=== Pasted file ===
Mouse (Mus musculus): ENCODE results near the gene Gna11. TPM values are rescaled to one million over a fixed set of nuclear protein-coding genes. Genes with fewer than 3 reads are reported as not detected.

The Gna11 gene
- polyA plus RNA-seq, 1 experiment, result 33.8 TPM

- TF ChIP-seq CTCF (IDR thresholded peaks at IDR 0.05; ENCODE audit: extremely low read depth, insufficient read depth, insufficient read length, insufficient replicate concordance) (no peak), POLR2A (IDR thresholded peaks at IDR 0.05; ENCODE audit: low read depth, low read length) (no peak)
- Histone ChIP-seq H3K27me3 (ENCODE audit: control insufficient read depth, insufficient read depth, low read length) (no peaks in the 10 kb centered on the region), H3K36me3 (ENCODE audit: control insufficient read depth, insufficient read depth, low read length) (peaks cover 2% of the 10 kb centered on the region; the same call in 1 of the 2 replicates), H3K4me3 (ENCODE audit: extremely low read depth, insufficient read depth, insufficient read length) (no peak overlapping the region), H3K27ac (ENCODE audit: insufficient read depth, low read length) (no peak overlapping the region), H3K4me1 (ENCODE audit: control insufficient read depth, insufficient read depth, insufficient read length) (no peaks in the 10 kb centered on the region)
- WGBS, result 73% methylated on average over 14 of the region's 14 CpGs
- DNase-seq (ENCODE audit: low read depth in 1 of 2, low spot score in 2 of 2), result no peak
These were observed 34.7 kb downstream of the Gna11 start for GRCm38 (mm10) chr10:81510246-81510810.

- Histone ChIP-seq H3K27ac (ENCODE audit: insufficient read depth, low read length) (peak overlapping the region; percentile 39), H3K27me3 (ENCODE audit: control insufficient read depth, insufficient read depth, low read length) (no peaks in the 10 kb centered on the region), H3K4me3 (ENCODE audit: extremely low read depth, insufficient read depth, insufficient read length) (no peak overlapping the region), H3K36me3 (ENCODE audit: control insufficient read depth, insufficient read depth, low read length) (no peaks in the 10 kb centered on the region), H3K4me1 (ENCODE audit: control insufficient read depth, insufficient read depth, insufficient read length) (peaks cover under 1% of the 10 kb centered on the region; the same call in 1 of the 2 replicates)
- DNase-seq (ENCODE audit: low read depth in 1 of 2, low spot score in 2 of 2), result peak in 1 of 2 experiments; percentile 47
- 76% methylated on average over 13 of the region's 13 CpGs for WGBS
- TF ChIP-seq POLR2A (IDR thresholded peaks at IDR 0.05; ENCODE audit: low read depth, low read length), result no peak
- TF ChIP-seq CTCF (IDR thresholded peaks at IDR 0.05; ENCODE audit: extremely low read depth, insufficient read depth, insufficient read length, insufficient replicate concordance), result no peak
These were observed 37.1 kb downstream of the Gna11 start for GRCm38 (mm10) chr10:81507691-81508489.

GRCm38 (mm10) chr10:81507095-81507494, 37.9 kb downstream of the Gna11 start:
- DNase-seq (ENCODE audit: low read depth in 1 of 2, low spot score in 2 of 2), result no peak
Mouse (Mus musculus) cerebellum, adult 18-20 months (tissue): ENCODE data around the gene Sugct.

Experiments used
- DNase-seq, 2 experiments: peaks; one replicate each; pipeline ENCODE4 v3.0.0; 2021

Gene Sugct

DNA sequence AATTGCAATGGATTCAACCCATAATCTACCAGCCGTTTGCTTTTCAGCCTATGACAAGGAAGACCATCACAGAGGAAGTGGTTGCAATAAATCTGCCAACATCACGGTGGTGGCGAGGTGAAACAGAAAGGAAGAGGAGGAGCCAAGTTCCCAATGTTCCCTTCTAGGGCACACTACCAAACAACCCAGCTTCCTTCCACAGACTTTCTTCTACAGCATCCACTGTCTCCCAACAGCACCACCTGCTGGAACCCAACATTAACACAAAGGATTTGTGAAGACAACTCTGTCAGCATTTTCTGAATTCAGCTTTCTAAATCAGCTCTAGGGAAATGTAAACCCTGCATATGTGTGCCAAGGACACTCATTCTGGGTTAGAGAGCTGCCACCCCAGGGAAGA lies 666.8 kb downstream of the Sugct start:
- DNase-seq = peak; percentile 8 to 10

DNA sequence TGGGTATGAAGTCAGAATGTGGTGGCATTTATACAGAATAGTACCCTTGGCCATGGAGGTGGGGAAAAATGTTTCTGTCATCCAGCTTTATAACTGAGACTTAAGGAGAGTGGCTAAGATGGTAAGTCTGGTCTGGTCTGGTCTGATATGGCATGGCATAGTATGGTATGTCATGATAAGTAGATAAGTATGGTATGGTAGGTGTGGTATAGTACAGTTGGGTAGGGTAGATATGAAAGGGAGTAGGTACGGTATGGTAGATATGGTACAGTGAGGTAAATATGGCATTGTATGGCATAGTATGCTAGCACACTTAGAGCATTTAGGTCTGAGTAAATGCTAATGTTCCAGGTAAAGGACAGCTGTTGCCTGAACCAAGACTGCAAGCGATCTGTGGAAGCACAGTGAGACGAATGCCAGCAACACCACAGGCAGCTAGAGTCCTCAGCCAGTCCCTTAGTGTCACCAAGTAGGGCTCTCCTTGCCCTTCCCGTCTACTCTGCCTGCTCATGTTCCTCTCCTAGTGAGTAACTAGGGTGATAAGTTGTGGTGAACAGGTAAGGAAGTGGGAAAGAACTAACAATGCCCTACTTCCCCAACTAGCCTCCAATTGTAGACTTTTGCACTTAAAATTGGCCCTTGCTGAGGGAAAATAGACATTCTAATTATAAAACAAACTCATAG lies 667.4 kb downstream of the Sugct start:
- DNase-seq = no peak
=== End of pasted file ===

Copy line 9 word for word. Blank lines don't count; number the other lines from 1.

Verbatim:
- Histone ChIP-seq H3K27ac (ENCODE audit: insufficient read depth, low read length) (peak overlapping the region; percentile 39), H3K27me3 (ENCODE audit: control insufficient read depth, insufficient read depth, low read length) (no peaks in the 10 kb centered on the region), H3K4me3 (ENCODE audit: extremely low read depth, insufficient read depth, insufficient read length) (no peak overlapping the region), H3K36me3 (ENCODE audit: control insufficient read depth, insufficient read depth, low read length) (no peaks in the 10 kb centered on the region), H3K4me1 (ENCODE audit: control insufficient read depth, insufficient read depth, insufficient read length) (peaks cover under 1% of the 10 kb centered on the region; the same call in 1 of the 2 replicates)